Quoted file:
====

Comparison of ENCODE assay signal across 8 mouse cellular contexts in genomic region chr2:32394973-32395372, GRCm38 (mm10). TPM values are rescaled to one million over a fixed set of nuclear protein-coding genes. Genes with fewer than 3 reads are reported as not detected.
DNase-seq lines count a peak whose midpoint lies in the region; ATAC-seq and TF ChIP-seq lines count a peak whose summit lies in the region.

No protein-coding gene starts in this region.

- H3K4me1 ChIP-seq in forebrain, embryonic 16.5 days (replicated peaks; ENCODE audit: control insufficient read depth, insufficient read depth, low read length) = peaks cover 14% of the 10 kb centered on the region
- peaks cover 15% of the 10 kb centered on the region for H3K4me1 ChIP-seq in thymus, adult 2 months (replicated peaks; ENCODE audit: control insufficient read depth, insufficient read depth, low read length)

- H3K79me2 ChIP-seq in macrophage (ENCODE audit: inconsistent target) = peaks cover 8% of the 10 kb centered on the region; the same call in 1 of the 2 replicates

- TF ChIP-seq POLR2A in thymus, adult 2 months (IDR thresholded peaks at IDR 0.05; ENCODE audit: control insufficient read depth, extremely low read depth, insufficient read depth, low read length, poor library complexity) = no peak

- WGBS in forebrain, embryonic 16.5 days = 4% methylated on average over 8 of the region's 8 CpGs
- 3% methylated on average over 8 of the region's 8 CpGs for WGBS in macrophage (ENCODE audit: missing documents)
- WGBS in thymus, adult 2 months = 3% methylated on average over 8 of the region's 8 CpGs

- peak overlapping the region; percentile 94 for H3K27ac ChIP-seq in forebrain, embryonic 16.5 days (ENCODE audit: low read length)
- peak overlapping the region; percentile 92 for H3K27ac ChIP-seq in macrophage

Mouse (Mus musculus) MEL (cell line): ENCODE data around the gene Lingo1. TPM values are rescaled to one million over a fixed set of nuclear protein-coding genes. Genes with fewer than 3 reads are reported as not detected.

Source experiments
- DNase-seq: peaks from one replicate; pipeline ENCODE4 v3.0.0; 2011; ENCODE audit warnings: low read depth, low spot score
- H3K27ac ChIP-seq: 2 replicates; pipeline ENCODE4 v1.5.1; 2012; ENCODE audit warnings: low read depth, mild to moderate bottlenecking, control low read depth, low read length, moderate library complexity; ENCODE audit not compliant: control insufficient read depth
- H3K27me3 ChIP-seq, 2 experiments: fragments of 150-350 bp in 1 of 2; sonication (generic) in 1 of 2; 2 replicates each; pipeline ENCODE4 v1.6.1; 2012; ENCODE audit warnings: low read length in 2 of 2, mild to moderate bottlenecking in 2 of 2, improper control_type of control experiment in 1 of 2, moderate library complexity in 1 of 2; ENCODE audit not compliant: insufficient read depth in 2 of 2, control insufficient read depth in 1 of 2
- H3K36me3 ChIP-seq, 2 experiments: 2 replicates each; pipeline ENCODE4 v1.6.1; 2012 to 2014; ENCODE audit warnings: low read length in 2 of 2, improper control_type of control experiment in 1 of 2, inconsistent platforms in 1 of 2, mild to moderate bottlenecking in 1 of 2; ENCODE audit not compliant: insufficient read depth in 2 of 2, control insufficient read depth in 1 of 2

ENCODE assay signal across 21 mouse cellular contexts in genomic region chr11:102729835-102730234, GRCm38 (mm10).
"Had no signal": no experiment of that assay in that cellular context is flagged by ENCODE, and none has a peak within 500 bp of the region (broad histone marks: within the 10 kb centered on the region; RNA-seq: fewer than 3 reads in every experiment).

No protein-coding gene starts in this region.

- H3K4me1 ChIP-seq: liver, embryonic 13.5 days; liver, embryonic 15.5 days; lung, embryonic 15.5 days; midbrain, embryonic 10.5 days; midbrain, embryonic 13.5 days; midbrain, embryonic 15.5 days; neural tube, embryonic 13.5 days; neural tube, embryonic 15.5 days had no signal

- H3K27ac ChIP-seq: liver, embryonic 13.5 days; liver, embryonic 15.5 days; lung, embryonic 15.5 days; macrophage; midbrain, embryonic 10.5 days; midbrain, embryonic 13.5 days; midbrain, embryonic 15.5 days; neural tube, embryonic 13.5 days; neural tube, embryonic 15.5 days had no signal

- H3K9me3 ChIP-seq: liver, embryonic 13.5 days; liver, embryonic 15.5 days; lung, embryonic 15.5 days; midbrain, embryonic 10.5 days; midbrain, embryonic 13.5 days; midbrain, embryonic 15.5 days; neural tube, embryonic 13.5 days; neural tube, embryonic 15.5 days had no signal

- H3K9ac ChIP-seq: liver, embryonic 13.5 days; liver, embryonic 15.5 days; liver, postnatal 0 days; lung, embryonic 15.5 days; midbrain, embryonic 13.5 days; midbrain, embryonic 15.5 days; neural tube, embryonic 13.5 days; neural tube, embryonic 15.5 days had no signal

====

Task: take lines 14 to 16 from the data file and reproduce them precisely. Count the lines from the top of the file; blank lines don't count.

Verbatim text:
Source experiments
- DNase-seq: peaks from one replicate; pipeline ENCODE4 v3.0.0; 2011; ENCODE audit warnings: low read depth, low spot score
- H3K27ac ChIP-seq: 2 replicates; pipeline ENCODE4 v1.5.1; 2012; ENCODE audit warnings: low read depth, mild to moderate bottlenecking, control low read depth, low read length, moderate library complexity; ENCODE audit not compliant: control insufficient read depth